How Facebook will save the polar bears
Ready for Yet Another Volcano Story?
Frankly, mine isn’t very exciting. I didn’t leap aboard a ferry, rack up an epic cab fare or hitchhike my way across a continent. Rather than join thousands of others in their mad, inventive efforts to beat the ash cloud by racing to Spain, I found my home by staying put and waiting for help to arrive, just like they teach you in Boy Scouts. Or, in my case, like I learned watching movies where people talked about learning this kind of thing in Boy Scouts.
Believe me, I was tempted, but when you’re traveling with your very pregnant (32 weeks) wife, you tend to do less risk taking. Instead, you turn yourself over to the hospitality of strangers and ponder the benefits of dual citizenship your looming child may well enjoy.
Facebook to the Rescue
Unable to help us get home, I decided to do the next best thing and try to help others through social networking. Rather than dirty my hands (how working class!) with actual physical exertion, I pecked at my keyboard and in minutes launched a Facebook group called “When Volcanoes Erupt: A Survival Guide for Stranded Travelers”. Within hours, the group was helping to connect 1000+ people with rides and lodging. Just as importantly, it acted as a relief valve, offering a place to publicly vent frustrations. I like to think it saved a few marriages, including my own.
Within three days of crafting the Facebook group, I gave 15 radio, print and television interviews, including three with CNN, BBC News, the Wall Street Journal, Chicago Tribune and USA Today. With the combined media coverage, and the CNN video clips of my wife Andrea and I running repeatedly, I reached millions of viewers, listeners and readers. I achieved, rather spectacularly, my goal of helping people with an online social network. All without…really doing anything.
The Undeserving (and Embarrassed) Media Whore
Does this success make me a social networking guru? Hell no. That would suggest I’m an early adopter of technological trends. Quite the opposite. I don’t own an iPhone. Or an Android. I play records and shoot Polaroids. I liked Tron, hated Avatar. And I can’t tell the visual difference between VHS and Blu-Ray. In fact, it’s laughable and sad that anyone paid attention to my effort. Haven’t we been Tweeting and ‘booking our global crises for two years now?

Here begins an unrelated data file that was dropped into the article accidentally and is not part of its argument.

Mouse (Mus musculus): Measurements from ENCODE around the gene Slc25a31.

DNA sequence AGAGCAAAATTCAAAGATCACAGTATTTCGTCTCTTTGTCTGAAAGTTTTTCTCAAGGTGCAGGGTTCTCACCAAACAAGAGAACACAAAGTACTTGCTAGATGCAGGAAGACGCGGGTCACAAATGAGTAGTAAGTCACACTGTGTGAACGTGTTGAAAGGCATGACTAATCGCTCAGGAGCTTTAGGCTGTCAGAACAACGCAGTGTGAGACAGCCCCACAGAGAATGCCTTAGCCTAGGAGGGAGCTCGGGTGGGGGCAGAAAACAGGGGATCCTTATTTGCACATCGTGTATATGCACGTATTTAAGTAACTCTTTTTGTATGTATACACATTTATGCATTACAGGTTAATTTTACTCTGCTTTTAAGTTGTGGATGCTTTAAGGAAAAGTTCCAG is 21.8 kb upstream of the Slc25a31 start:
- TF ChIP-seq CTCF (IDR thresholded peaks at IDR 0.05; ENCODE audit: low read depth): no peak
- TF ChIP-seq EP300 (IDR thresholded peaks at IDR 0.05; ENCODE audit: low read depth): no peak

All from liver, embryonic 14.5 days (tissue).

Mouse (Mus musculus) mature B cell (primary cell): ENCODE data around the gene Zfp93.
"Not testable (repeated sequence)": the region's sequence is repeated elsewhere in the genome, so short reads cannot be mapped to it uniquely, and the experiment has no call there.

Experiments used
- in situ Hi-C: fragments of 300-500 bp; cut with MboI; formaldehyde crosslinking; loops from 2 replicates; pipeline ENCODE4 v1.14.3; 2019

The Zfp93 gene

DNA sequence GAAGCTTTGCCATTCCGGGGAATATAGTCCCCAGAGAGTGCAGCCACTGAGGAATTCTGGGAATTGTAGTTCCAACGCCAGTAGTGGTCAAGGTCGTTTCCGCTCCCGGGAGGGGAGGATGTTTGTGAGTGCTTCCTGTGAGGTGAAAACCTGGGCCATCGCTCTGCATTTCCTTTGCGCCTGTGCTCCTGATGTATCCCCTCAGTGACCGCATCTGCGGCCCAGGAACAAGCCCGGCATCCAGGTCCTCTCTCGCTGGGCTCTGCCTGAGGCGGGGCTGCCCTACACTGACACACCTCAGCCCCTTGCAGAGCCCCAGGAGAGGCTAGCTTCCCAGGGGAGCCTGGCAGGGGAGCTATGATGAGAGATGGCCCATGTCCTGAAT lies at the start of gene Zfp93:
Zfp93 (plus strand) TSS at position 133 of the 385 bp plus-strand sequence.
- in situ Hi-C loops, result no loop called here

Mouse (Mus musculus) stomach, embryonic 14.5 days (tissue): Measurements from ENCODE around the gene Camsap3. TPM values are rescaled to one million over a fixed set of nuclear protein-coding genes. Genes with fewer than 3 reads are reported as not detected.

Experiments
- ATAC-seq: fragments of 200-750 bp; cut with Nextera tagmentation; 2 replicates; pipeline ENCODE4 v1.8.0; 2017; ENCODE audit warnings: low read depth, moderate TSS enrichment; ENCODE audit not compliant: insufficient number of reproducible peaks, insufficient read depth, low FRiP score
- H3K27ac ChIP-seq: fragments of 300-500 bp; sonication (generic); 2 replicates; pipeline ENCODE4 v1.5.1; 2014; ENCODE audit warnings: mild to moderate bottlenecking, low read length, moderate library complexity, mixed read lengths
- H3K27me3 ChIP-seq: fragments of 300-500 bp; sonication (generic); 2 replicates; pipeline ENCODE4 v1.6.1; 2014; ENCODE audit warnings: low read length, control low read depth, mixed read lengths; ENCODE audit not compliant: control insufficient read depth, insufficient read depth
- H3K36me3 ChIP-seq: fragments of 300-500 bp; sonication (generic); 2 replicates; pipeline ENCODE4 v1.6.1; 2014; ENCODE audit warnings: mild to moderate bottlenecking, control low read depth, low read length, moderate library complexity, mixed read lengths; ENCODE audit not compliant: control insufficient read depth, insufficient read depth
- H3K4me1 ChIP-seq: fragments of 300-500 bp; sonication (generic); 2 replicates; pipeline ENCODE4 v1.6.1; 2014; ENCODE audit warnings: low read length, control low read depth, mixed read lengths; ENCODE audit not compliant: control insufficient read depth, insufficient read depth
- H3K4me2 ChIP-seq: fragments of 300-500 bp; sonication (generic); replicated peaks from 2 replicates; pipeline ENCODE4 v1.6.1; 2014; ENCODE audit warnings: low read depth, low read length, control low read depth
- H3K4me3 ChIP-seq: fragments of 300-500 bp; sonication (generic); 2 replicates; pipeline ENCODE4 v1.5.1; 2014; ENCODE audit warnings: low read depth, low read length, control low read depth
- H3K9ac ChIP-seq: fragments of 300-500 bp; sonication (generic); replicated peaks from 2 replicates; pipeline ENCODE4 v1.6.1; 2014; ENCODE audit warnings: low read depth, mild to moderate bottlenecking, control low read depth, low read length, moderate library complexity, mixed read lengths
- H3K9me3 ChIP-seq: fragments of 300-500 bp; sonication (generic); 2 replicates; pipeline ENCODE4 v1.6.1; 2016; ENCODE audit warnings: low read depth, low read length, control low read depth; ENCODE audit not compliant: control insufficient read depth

I’m actually shocked that something bigger, faster, better, more effective didn’t come along. Facebook pages and some clever hashtags, that’s all the geeks can bring? And it’s still newsworthy? Where was the GPS-aided text messaging network, the ‘global override’ of phone carriers that would have delivered precision aid to that great majority of travelers who didn’t have 24/7 internet access? I don’t really know what I’m talking about, but this sounds feasible, right?
Through my simple Facebook efforts, I aimed to assist a largely bourgeoisie community-–those who can afford the luxury of traveling by jet plane. Despite the real inconveniences suffered, the vast majority of stranded travelers suffered from no more than “champagne worries” an expression my wife likes to use to describe the mostly illusory troubles that afflict the relatively affluent. And for offering this help, I was, to some degree, celebrated. This was, I admit, a little embarrassing. Some of the very same sources who lampooned Colin Beavan’s important efforts as ‘No Impact Man’ gave me a positive review. Shite. I feel not only like a whore, but dirty and little.
Looking the Gift Horse Square in the Mouth
I’m not only not astride my media mount, I’m checking its gums for signs of bleeding and its hooves for deep cracking. While it galloped over directly to the easy sugar of “When Volcanoes Erupt,” the old girl tugs at the reigns whenever I try to point her in the direction of the absolutely vital issues addressed by my employer, the Post Carbon Institute. During each of my interviews, I tried to insert the obvious parallels between the effects of an ash cloud-induced aviation blackout and those caused by a diminishing supply of fossil fuels. I got a few soft nibbles, but no bites. My diagnosis? A steady diet of bullshit seems to have given the old girl tender gums.